August 11, 2021

Study: Marion County Youth Need Stronger Community Supports In School

Child population by race and ethnicity in Marion County, according to the Marion County Commission on Youth. More than 235,000 children ages 0-17 years  live in Marion County. - Marion County Commission on Youth

Child population by race and ethnicity in Marion County, according to the Marion County Commission on Youth. More than 235,000 children ages 0-17 years live in Marion County.

Marion County Commission on Youth

The Marion County Commission on Youth issued a report on some of the top issues impacting students outside of school, and how that affects students’ academic success. 

The assessment, Closing the Gap Between School & Community Partners, describes ways students’ mental health is impacted by things such as chronic absenteeism, trauma and violence and social media, and how those factors impact their school performance.

According to the Indiana Youth Institute, 5.4 percent of Hoosiers ages 3-17 have been diagnosed with depression at some point in their life. This is 1.2 percent above the national average.

“Our schools are so resourceful and have continued to provide outstanding educational opportunities to youth while evolving to support their social and emotional development over the past decade,” Kate Roelecke, MCCOY’s Early Intervention & Prevention Director wrote in a press release. “It’s time for us as a community to recognize the critical role schools play in youth development and ensure that we are establishing the partnerships and investing the resources schools need to provide equitable learning opportunities to all children in Marion County and Central Indiana.”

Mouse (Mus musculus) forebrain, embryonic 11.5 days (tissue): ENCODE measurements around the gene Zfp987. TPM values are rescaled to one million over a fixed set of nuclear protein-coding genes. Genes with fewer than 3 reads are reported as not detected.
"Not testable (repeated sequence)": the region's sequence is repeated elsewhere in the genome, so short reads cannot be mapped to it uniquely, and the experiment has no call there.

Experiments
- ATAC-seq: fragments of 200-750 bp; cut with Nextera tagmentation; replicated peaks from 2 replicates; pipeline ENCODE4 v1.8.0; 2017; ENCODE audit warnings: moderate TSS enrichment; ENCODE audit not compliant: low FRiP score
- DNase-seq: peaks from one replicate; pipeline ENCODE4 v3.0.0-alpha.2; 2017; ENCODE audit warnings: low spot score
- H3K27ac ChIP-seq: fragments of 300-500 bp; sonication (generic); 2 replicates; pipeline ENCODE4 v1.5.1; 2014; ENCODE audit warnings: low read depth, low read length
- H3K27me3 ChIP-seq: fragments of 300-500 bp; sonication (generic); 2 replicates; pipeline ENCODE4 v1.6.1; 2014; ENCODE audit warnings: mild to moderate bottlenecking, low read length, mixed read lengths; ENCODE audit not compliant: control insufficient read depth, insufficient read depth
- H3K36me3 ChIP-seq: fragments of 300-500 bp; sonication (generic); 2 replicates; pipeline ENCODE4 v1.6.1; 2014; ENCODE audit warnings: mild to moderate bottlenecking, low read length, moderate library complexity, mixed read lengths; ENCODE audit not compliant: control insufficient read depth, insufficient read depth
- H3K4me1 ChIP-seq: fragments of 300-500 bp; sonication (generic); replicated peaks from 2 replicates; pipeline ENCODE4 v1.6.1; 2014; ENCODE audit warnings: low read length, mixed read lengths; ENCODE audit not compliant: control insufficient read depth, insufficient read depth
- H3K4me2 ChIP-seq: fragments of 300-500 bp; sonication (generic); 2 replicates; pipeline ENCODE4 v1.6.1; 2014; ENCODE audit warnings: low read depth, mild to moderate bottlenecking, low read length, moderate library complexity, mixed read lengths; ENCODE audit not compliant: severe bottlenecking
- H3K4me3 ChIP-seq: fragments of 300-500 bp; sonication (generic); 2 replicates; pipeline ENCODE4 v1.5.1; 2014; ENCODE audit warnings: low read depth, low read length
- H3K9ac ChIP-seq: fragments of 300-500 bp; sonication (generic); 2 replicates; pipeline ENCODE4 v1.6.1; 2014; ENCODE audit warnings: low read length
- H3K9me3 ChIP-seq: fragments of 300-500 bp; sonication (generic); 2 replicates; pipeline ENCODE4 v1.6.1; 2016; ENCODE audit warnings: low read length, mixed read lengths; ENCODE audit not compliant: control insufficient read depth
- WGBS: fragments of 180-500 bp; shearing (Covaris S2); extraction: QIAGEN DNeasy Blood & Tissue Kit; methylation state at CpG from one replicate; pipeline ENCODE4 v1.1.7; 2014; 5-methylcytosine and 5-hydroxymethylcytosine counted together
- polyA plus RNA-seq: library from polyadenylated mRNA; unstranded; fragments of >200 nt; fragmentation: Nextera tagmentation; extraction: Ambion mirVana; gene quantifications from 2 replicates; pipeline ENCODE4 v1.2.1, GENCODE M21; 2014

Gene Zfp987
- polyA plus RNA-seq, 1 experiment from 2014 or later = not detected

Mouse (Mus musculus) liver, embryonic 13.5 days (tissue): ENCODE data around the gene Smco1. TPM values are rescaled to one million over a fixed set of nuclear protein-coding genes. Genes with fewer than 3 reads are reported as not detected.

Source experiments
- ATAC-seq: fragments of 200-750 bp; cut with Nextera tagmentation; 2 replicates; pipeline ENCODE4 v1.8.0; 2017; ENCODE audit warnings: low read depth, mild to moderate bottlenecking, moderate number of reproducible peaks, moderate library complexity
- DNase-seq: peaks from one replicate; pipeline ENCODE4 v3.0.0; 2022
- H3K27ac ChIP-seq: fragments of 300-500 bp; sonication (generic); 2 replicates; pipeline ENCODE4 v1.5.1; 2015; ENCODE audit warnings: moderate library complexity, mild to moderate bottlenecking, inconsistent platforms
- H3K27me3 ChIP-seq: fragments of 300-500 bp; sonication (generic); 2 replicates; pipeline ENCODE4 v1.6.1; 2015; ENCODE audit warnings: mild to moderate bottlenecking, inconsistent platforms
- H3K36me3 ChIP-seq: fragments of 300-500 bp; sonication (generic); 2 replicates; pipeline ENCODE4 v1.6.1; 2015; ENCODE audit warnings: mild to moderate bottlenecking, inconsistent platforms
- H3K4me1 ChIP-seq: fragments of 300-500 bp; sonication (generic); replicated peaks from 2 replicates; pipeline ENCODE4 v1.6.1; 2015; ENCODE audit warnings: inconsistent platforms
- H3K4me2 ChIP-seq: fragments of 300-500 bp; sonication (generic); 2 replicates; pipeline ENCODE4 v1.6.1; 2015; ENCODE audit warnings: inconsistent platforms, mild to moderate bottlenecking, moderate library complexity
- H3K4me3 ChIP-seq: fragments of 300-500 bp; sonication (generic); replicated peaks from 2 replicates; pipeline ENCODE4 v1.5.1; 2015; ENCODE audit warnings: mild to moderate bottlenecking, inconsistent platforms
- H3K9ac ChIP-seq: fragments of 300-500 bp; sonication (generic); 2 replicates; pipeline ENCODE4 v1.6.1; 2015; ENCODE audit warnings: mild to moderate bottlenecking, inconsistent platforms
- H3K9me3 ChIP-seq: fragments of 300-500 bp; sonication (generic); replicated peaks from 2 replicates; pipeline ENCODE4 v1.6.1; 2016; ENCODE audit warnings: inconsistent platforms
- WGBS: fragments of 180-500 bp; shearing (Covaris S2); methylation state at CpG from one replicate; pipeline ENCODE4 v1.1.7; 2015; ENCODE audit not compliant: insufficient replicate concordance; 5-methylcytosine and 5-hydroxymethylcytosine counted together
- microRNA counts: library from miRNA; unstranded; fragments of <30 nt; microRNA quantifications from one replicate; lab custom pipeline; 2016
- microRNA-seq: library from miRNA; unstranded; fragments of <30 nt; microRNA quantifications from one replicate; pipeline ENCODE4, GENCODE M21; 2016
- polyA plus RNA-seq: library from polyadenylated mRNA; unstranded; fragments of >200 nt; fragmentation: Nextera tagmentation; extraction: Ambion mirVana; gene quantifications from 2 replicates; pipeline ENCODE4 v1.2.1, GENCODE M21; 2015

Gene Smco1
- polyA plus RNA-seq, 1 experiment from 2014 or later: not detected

Results

The Education Action Team of Marion County’s Early Intervention Planning Council aims to prevent children from entering the child welfare or juvenile system. They began researching this topic in 2018.

The survey for the report was completed by 354 people -- school staff, social workers, and community members -- from 28 different Marion County schools. More than 300 people said poor academic performance and disruptive behavior are results of students struggling with issues such as mental health, food insecurity, child abuse/neglect or access to healthcare. The data showed that students in townships and charter schools are more likely to have these behaviors compared to those in suburban or private schools.

The majority of respondents said schools need more specialized staff to address students’ needs, but said a lock of funding prevents schools from doing so.

Recommendations

Since the challenges impacting students outside of school also affect them in a classroom, researchers recommend schools implement a community schools model -- an evidence-based equity learning improvement strategy. This includes the use of strong partnerships, coordination of community resources, family and community engagement and a shared vision of student success.

Fifty percent of roughly 250 respondents said the school-community relationship helped meet students’ needs.

The practice focuses on a whole child approach to address a students’ social and emotional health within a safe environment. Researchers also recommend teaching using a challenging, personalized curriculum so students are prepared for life after graduation.

The model also encourages more family engagement, especially in response to positive academic results, in order to build trust between families and schools. The report suggests parents and guardians become involved in their students’ education before a problem arises.

Contact WFYI education reporter Elizabeth Gabriel at egabriel@wfyi.org. Follow on Twitter: @_elizabethgabs.

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